This is an interesting job

Music and the military sounds like a bizarre marriage, and it is.  It often surprises me, however, that when it’s done well, music serves the military.  It keeps soldiers in step, makes them march a little taller, makes them feel good and proud about what they do, and picks them up when they’re feeling down.  Music is usually a centerpiece when the Army (or any branch of the military) celebrates long-standing traditions in ceremonies.  A military parade or review without music just isn’t the same, and most high-ranking people recognize this fact.  They might not necessarily be great listeners, but they see how music effects the people they command and recognize music’s power to build bridges across cultures, to soothe, and to excite.

But even after 8-1/2 years in the Army, I still have to laugh sometimes at what I do.  It takes a different kind of artistically-minded musician to accept the grind of military life.  For example: This morning I go for a run around Washington as I do nearly every week.  I’m out for about an hour and cover probably six miles.  Running by Arlington National Cemetery always makes me run just a little faster than I would somewhere else.  I figure those thousands of servicemen and women buried there gave everything for their country; maybe I can give a little more running near them.  I cool down in the shadows of the Iwo Jima memorial, and I look at those Marines hoisting the American flag as I stretch.  Then after a shower, what do I do?  I sit down to study Shoenberg.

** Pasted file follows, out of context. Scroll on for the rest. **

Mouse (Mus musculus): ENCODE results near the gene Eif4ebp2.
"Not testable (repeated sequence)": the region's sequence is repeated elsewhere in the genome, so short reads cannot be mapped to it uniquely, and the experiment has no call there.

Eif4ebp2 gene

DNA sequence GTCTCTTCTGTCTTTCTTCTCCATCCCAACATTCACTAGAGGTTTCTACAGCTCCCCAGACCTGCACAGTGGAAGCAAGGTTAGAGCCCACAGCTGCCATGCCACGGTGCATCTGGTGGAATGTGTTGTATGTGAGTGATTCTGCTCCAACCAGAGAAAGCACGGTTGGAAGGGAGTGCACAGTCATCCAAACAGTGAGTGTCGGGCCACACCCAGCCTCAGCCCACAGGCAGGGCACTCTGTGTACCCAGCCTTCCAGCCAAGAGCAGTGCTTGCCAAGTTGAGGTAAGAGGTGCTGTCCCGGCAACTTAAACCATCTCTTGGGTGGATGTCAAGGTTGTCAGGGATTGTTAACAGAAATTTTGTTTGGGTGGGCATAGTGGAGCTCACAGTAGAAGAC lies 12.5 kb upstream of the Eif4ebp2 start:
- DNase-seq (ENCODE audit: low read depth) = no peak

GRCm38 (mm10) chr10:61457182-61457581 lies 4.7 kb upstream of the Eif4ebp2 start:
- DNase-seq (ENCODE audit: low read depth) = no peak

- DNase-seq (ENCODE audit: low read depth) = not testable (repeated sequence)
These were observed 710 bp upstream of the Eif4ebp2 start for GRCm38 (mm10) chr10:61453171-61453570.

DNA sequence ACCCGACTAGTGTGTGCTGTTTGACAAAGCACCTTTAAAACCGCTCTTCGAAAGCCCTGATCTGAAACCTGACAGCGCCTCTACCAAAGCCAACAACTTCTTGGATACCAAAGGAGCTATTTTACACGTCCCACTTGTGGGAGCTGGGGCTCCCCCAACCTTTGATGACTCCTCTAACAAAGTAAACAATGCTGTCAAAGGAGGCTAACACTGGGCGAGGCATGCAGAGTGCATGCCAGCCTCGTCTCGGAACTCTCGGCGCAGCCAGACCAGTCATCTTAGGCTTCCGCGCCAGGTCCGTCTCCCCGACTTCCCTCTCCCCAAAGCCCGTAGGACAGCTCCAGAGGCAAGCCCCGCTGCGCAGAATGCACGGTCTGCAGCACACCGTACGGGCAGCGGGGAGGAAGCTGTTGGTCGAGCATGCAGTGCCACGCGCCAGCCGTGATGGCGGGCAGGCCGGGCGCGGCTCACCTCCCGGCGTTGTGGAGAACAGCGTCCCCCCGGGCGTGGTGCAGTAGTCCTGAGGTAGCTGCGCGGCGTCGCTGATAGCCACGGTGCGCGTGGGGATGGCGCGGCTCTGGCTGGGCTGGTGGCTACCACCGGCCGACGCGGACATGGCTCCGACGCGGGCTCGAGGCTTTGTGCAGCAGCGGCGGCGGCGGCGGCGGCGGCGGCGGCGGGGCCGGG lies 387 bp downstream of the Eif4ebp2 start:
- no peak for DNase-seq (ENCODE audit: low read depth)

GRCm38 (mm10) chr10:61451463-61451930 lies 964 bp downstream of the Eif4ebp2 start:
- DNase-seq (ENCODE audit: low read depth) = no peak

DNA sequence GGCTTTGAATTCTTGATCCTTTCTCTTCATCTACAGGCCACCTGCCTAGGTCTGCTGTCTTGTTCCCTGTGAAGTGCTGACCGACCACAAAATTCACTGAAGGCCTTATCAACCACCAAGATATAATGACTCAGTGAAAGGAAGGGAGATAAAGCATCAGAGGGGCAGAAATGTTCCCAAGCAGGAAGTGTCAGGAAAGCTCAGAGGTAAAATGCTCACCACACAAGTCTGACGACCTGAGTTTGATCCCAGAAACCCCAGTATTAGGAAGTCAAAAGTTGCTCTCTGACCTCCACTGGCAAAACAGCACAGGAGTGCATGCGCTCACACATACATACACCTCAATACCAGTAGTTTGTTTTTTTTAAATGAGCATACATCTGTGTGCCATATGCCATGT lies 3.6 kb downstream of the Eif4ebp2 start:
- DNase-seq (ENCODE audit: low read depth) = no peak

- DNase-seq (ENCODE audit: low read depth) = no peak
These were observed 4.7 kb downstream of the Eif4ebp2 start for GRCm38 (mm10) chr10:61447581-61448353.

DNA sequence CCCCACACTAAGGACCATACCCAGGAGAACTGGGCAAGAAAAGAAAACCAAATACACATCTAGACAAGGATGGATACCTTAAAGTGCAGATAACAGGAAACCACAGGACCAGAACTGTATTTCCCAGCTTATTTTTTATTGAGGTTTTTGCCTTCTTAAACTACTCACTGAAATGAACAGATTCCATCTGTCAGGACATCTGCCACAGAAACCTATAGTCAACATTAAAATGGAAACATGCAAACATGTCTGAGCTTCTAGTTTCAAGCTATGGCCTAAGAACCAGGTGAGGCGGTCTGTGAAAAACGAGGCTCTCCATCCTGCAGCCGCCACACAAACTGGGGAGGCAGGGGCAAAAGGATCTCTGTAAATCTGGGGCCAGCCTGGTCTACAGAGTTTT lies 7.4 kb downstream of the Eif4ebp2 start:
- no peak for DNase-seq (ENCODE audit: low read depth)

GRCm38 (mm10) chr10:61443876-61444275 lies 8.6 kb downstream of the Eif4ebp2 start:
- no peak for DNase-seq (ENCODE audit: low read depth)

Well, of course!  Because the Gurrelieder has everything to do with winning the War On Terror!  This makes perfect sense!

This ranks up there with a command inventory at the 82d Airborne Division Band, where nylon straps in O.D. green designed to hold combat packs at the knees of a fully loaded paratrooper are counted in the same breath as sousaphones and clarinet reeds.